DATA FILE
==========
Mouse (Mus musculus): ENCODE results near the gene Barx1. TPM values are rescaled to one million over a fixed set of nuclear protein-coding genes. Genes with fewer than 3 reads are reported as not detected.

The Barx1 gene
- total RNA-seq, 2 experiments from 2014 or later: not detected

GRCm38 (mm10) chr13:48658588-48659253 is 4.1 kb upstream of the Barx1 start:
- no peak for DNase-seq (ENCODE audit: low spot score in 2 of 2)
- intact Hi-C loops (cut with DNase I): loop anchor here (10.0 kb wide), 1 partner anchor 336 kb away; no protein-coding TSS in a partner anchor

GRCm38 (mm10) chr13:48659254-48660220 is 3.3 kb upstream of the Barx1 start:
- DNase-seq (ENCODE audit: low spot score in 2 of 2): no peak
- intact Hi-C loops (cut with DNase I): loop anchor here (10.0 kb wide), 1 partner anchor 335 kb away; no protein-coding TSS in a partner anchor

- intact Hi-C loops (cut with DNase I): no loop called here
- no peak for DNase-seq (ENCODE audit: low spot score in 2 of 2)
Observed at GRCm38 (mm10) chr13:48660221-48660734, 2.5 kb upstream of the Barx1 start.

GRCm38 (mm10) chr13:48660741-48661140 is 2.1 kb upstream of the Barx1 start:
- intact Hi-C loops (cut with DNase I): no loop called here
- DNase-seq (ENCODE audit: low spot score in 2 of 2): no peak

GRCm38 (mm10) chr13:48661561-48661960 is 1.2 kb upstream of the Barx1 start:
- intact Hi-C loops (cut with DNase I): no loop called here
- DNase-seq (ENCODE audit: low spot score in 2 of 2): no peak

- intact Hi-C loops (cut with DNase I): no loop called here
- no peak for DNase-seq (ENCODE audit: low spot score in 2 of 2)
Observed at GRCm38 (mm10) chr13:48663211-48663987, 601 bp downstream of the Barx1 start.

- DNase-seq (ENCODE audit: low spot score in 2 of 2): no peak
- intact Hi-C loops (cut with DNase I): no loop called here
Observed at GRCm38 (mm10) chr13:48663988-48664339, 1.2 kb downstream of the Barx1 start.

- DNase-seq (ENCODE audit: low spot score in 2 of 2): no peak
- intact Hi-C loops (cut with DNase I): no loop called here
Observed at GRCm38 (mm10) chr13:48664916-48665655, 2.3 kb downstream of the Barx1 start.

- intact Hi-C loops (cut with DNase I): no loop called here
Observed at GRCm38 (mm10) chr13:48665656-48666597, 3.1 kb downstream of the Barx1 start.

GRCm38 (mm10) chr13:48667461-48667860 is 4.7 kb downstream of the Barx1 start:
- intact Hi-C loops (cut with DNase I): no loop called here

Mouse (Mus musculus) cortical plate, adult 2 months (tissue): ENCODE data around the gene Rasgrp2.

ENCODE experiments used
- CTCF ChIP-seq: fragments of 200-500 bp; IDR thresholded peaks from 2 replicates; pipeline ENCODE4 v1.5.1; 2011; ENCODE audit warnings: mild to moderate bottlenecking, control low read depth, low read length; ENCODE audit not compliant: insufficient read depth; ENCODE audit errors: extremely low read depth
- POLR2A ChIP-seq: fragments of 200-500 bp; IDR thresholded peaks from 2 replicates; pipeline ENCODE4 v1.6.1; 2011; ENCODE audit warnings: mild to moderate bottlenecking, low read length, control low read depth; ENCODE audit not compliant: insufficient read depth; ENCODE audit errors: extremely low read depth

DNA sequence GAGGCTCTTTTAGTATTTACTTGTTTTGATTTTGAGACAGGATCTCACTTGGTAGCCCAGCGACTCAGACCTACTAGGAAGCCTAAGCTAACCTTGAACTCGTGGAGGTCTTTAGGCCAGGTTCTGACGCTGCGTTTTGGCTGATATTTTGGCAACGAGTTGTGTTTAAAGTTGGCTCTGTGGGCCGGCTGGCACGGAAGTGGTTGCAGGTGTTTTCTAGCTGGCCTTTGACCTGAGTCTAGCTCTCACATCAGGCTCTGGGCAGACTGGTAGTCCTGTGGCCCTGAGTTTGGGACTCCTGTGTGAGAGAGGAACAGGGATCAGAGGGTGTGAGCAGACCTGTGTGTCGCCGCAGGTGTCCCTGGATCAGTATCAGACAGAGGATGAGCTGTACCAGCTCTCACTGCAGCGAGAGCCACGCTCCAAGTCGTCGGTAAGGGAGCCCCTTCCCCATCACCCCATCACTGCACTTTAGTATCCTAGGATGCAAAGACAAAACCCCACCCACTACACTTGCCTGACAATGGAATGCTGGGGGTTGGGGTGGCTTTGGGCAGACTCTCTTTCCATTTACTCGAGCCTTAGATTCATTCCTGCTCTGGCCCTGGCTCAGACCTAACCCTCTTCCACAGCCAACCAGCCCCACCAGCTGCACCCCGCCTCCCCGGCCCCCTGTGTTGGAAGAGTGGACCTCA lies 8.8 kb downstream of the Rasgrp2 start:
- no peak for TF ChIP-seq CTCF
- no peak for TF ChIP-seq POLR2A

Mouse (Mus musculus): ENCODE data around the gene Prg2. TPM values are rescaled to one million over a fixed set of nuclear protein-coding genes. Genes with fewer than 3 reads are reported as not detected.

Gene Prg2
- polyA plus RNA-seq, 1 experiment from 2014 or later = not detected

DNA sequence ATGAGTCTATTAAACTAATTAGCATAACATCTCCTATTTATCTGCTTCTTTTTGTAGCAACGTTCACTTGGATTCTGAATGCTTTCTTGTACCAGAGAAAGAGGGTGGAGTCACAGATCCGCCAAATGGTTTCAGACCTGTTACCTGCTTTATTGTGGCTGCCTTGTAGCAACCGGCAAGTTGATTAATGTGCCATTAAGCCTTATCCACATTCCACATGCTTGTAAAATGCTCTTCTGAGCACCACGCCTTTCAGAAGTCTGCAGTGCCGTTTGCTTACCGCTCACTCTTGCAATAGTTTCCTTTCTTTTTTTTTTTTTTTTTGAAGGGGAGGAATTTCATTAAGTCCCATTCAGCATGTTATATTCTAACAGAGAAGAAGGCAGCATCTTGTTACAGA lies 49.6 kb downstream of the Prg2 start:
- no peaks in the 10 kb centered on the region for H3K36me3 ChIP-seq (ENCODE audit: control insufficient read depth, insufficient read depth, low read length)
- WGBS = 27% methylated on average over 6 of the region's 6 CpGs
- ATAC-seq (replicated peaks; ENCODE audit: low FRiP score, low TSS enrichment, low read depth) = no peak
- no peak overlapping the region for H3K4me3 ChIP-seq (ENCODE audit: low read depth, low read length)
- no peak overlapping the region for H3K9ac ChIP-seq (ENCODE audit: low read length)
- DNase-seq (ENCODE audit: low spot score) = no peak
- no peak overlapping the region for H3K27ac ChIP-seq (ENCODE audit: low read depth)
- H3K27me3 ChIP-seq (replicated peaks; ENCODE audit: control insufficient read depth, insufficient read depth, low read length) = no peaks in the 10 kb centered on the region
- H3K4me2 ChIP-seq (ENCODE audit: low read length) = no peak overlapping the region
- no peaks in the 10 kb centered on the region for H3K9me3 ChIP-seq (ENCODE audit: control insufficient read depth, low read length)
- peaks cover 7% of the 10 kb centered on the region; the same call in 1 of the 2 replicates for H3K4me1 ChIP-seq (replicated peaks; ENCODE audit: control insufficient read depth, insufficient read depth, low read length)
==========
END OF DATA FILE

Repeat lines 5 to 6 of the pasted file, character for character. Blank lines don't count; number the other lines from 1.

- no peak for DNase-seq (ENCODE audit: low spot score in 2 of 2)
- intact Hi-C loops (cut with DNase I): loop anchor here (10.0 kb wide), 1 partner anchor 336 kb away; no protein-coding TSS in a partner anchor